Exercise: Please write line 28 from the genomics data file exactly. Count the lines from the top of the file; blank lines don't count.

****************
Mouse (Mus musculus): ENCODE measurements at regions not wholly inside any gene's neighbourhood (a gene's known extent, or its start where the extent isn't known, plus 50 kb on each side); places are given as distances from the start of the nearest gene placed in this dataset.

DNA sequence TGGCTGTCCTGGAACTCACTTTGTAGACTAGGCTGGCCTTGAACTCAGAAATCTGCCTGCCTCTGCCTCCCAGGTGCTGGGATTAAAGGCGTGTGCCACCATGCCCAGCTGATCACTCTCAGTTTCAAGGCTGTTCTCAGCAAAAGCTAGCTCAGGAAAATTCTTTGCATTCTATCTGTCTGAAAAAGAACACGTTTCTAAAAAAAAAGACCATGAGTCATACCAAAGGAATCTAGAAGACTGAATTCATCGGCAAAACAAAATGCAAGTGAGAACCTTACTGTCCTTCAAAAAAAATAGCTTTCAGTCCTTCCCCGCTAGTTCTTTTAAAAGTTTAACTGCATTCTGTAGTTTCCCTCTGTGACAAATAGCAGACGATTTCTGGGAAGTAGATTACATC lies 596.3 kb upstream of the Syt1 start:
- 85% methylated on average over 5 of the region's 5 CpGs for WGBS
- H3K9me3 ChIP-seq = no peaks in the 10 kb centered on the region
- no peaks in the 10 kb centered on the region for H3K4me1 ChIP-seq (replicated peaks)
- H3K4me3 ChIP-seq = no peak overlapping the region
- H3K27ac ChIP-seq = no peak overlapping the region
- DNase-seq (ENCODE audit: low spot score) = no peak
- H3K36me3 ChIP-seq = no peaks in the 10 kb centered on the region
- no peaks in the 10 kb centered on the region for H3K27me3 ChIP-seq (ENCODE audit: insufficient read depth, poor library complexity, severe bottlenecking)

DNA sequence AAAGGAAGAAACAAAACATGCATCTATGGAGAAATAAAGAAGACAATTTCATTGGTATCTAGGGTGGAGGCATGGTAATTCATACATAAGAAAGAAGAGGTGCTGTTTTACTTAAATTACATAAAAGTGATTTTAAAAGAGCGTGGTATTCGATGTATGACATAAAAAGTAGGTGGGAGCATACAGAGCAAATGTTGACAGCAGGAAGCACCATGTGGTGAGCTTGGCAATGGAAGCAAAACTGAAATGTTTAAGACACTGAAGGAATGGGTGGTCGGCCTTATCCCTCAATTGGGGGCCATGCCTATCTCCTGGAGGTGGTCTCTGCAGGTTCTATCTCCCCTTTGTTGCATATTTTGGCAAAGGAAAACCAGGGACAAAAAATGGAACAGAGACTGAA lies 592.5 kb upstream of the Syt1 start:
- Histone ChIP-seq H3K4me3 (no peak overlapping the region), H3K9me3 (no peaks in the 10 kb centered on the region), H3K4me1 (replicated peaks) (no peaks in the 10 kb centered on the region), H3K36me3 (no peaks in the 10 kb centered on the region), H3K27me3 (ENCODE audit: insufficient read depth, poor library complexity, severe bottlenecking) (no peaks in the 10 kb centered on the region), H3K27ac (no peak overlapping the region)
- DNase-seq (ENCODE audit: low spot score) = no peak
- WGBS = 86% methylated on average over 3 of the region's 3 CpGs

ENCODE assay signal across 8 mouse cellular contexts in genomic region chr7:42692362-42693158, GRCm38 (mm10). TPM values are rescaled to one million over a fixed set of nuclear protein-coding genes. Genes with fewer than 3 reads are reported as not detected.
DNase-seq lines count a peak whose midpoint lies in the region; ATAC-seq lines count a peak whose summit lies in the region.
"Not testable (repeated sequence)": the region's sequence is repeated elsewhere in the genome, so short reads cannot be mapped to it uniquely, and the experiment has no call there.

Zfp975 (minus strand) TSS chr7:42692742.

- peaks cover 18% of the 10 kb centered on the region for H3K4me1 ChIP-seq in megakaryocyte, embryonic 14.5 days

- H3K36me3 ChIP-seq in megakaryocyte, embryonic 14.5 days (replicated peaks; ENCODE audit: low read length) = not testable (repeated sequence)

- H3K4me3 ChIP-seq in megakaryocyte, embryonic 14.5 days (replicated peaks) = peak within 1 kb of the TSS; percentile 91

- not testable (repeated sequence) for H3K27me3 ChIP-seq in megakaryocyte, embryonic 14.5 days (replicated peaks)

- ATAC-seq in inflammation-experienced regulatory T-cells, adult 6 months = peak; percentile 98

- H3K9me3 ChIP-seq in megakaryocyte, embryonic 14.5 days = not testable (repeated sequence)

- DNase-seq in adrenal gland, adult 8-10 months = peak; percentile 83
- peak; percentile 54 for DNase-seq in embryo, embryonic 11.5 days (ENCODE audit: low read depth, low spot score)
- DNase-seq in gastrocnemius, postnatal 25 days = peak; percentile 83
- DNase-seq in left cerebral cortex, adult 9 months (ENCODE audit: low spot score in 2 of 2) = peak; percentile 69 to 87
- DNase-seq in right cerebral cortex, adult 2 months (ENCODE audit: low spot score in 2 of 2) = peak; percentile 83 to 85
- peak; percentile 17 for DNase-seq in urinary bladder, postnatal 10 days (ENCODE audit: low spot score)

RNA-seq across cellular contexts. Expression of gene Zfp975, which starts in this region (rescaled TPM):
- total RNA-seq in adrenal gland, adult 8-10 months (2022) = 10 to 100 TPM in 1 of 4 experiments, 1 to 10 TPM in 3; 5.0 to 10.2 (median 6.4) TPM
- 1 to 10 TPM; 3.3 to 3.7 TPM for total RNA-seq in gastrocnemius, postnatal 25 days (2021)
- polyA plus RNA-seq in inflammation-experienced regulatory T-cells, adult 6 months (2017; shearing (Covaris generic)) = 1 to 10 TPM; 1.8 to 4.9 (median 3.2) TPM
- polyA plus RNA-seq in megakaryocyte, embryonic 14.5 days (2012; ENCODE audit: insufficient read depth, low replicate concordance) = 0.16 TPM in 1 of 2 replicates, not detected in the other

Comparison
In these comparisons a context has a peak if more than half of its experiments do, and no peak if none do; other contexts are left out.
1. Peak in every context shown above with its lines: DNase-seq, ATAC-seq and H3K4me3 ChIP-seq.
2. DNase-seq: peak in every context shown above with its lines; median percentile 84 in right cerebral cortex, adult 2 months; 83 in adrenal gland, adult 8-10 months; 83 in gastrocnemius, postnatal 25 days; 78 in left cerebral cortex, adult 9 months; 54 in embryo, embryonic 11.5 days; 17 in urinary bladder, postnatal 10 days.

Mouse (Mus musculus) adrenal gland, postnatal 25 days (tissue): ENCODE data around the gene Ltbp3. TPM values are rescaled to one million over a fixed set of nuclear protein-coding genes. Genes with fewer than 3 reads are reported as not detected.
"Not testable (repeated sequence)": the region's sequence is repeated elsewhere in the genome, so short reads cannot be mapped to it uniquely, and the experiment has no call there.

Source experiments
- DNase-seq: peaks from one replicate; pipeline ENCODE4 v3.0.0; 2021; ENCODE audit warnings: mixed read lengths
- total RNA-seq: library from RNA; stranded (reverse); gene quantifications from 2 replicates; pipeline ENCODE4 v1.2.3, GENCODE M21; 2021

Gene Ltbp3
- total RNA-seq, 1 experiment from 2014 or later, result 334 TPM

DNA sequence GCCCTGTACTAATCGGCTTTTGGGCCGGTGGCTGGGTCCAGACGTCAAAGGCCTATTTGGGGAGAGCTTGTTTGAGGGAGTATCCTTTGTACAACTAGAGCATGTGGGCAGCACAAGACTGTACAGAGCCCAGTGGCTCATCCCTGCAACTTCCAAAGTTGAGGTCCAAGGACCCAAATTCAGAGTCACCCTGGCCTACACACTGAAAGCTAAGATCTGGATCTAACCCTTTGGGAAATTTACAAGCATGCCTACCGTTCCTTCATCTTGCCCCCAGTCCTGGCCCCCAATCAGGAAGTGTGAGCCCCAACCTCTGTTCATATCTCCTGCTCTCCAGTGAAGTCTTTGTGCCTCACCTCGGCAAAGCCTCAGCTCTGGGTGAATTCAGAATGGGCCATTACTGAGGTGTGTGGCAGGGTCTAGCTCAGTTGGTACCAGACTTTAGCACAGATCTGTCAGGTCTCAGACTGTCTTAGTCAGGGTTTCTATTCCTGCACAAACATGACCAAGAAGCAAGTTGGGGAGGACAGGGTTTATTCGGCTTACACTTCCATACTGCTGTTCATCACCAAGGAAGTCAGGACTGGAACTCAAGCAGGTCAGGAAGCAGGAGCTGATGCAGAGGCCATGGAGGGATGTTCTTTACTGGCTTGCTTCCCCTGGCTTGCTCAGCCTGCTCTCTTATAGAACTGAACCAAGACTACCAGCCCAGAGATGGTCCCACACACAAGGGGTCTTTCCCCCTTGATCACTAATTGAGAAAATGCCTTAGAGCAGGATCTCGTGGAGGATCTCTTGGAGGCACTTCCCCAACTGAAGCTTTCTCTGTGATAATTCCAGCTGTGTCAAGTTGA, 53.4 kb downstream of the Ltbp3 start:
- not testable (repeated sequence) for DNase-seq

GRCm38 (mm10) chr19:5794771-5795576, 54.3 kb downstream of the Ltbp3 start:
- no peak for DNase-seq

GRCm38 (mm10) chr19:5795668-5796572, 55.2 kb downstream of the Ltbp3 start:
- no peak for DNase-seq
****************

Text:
- DNase-seq in left cerebral cortex, adult 9 months (ENCODE audit: low spot score in 2 of 2) = peak; percentile 69 to 87